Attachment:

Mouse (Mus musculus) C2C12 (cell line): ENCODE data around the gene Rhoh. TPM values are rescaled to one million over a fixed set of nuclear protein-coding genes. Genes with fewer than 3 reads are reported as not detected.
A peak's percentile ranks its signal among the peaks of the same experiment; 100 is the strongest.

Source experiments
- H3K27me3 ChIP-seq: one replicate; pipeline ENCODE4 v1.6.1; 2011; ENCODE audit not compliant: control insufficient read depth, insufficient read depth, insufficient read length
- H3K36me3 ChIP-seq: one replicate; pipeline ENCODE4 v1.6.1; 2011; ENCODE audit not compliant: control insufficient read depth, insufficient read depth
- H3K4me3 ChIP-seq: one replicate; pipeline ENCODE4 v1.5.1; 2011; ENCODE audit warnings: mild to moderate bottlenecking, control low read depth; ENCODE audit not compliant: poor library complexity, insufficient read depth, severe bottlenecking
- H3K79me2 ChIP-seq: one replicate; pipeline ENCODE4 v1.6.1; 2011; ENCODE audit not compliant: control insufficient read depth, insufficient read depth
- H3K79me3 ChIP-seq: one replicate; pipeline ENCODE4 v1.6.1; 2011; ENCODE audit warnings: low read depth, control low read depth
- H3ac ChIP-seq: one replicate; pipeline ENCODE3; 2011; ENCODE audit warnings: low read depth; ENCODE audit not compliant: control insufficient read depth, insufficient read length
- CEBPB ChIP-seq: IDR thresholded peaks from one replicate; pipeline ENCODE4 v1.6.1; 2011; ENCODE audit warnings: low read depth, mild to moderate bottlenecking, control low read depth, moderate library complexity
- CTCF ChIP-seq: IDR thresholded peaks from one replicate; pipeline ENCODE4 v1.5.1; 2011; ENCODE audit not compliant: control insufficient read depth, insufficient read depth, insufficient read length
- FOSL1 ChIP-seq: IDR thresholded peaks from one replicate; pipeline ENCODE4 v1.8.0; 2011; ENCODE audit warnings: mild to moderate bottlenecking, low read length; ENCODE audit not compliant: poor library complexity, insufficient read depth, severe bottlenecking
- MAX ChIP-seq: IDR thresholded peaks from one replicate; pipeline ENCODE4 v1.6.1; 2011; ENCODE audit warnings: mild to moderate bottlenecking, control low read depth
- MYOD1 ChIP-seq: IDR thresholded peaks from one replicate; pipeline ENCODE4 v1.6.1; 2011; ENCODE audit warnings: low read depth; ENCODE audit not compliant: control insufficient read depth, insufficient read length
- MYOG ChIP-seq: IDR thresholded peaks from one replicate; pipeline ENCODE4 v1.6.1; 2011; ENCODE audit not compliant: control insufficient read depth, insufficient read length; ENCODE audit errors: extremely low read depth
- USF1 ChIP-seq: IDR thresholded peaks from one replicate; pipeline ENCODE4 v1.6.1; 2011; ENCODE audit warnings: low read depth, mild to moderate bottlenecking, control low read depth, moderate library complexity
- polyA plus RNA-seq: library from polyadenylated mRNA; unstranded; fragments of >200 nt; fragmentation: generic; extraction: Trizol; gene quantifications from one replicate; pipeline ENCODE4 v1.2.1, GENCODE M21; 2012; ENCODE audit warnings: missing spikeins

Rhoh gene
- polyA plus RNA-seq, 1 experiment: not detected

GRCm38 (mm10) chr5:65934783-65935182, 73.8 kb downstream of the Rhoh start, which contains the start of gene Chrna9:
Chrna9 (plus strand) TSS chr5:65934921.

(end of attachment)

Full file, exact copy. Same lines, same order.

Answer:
Mouse (Mus musculus) C2C12 (cell line): ENCODE data around the gene Rhoh. TPM values are rescaled to one million over a fixed set of nuclear protein-coding genes. Genes with fewer than 3 reads are reported as not detected.
A peak's percentile ranks its signal among the peaks of the same experiment; 100 is the strongest.

Source experiments
- H3K27me3 ChIP-seq: one replicate; pipeline ENCODE4 v1.6.1; 2011; ENCODE audit not compliant: control insufficient read depth, insufficient read depth, insufficient read length
- H3K36me3 ChIP-seq: one replicate; pipeline ENCODE4 v1.6.1; 2011; ENCODE audit not compliant: control insufficient read depth, insufficient read depth
- H3K4me3 ChIP-seq: one replicate; pipeline ENCODE4 v1.5.1; 2011; ENCODE audit warnings: mild to moderate bottlenecking, control low read depth; ENCODE audit not compliant: poor library complexity, insufficient read depth, severe bottlenecking
- H3K79me2 ChIP-seq: one replicate; pipeline ENCODE4 v1.6.1; 2011; ENCODE audit not compliant: control insufficient read depth, insufficient read depth
- H3K79me3 ChIP-seq: one replicate; pipeline ENCODE4 v1.6.1; 2011; ENCODE audit warnings: low read depth, control low read depth
- H3ac ChIP-seq: one replicate; pipeline ENCODE3; 2011; ENCODE audit warnings: low read depth; ENCODE audit not compliant: control insufficient read depth, insufficient read length
- CEBPB ChIP-seq: IDR thresholded peaks from one replicate; pipeline ENCODE4 v1.6.1; 2011; ENCODE audit warnings: low read depth, mild to moderate bottlenecking, control low read depth, moderate library complexity
- CTCF ChIP-seq: IDR thresholded peaks from one replicate; pipeline ENCODE4 v1.5.1; 2011; ENCODE audit not compliant: control insufficient read depth, insufficient read depth, insufficient read length
- FOSL1 ChIP-seq: IDR thresholded peaks from one replicate; pipeline ENCODE4 v1.8.0; 2011; ENCODE audit warnings: mild to moderate bottlenecking, low read length; ENCODE audit not compliant: poor library complexity, insufficient read depth, severe bottlenecking
- MAX ChIP-seq: IDR thresholded peaks from one replicate; pipeline ENCODE4 v1.6.1; 2011; ENCODE audit warnings: mild to moderate bottlenecking, control low read depth
- MYOD1 ChIP-seq: IDR thresholded peaks from one replicate; pipeline ENCODE4 v1.6.1; 2011; ENCODE audit warnings: low read depth; ENCODE audit not compliant: control insufficient read depth, insufficient read length
- MYOG ChIP-seq: IDR thresholded peaks from one replicate; pipeline ENCODE4 v1.6.1; 2011; ENCODE audit not compliant: control insufficient read depth, insufficient read length; ENCODE audit errors: extremely low read depth
- USF1 ChIP-seq: IDR thresholded peaks from one replicate; pipeline ENCODE4 v1.6.1; 2011; ENCODE audit warnings: low read depth, mild to moderate bottlenecking, control low read depth, moderate library complexity
- polyA plus RNA-seq: library from polyadenylated mRNA; unstranded; fragments of >200 nt; fragmentation: generic; extraction: Trizol; gene quantifications from one replicate; pipeline ENCODE4 v1.2.1, GENCODE M21; 2012; ENCODE audit warnings: missing spikeins

Rhoh gene
- polyA plus RNA-seq, 1 experiment: not detected

GRCm38 (mm10) chr5:65934783-65935182, 73.8 kb downstream of the Rhoh start, which contains the start of gene Chrna9:
Chrna9 (plus strand) TSS chr5:65934921.